Calls for greater male participation are now a commonplace in work on sexual and reproductive health and rights. The need to engage men in efforts to prevent sexual and gender-based violence (SGBV) and promote sexual health and gender equality is well accepted. But we know less about the optimal forms of such engagement, particularly when it comes to moving beyond a focus on changing individual men’s attitudes and behaviours. Such a focus is critical of course, but gender inequalities, and the violence that maintains them, are not simply a matter of individuals and their behaviours; they are maintained by the social, economic and political institutions that structure all of our lives. What can men do to work with women in challenging the institutionalised nature of sexual and gender-based violence?

The Mobilising Men programme is developing and documenting answers to this question. Through exploring ways of engaging men as gender activists within the institutions to which they belong, Mobilising Men is working to better understand what it takes to confront sexual and gender- based violence in institutional settings. Since early 2010, the Institute of Development Studies, with support from the United Nations Population Fund (UNFPA), has partnered with civil society organisations in India, Kenya and Uganda to develop the programme. These partners at country level have identified, recruited, trained and supported teams of male activists to work with women in developing campaigns to challenge and change the policies and cultures of specific institutional settings that enable and enact violence against women.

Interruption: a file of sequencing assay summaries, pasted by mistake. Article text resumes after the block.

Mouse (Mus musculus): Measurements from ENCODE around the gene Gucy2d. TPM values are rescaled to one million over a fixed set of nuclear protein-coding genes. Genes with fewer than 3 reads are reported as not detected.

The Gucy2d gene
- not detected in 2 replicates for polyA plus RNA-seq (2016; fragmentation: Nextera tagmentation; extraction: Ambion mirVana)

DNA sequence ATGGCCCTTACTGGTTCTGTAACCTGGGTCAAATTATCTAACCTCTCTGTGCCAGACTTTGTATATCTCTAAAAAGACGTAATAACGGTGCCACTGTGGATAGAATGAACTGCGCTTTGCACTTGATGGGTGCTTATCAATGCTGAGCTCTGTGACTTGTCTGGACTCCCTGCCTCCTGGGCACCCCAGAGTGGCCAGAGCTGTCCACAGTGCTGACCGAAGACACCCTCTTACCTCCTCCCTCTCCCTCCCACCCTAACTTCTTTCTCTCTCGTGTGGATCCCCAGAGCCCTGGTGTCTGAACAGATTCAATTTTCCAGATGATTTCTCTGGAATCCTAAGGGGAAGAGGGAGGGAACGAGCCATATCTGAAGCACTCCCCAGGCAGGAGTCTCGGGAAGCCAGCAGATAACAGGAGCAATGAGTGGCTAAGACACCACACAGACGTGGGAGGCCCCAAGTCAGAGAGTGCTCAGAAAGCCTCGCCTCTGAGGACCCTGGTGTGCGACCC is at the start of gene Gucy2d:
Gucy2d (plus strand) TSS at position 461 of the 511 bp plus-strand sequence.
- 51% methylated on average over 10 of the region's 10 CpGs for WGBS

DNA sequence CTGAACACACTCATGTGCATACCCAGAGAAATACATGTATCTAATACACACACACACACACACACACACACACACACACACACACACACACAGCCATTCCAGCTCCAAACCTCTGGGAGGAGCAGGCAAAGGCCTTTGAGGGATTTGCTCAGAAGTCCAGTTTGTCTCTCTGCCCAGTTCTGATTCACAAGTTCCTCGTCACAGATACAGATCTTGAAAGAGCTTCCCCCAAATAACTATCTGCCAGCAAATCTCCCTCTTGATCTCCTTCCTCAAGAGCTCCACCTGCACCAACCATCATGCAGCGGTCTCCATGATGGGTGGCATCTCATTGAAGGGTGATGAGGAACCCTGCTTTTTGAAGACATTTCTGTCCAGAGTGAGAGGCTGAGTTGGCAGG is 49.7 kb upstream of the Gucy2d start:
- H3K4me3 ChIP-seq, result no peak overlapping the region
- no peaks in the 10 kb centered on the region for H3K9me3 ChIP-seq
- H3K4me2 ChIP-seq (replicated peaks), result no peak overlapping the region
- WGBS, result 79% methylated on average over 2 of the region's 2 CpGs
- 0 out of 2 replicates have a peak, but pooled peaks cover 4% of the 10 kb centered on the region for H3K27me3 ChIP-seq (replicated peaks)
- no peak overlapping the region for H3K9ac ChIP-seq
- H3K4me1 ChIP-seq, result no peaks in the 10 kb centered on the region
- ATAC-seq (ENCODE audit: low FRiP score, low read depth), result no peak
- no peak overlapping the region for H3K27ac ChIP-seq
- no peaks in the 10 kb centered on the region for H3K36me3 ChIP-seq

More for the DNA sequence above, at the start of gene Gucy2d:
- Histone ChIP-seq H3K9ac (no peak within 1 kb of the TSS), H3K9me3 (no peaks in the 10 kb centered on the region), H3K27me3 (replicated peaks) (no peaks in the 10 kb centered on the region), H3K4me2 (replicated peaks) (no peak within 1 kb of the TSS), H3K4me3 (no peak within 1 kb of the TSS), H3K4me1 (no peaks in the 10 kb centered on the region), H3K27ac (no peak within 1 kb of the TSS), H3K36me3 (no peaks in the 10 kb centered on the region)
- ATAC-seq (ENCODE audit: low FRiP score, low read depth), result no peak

Mobilising Men in Practice brings together stories and lessons from this work, as well as some of the tools used by the Mobilising Men partners in India, Kenya and Uganda. It is intended to inspire and guide others who are committed to engaging more men in efforts to address sexual and gender-based violence within the institutions in which we live our lives.

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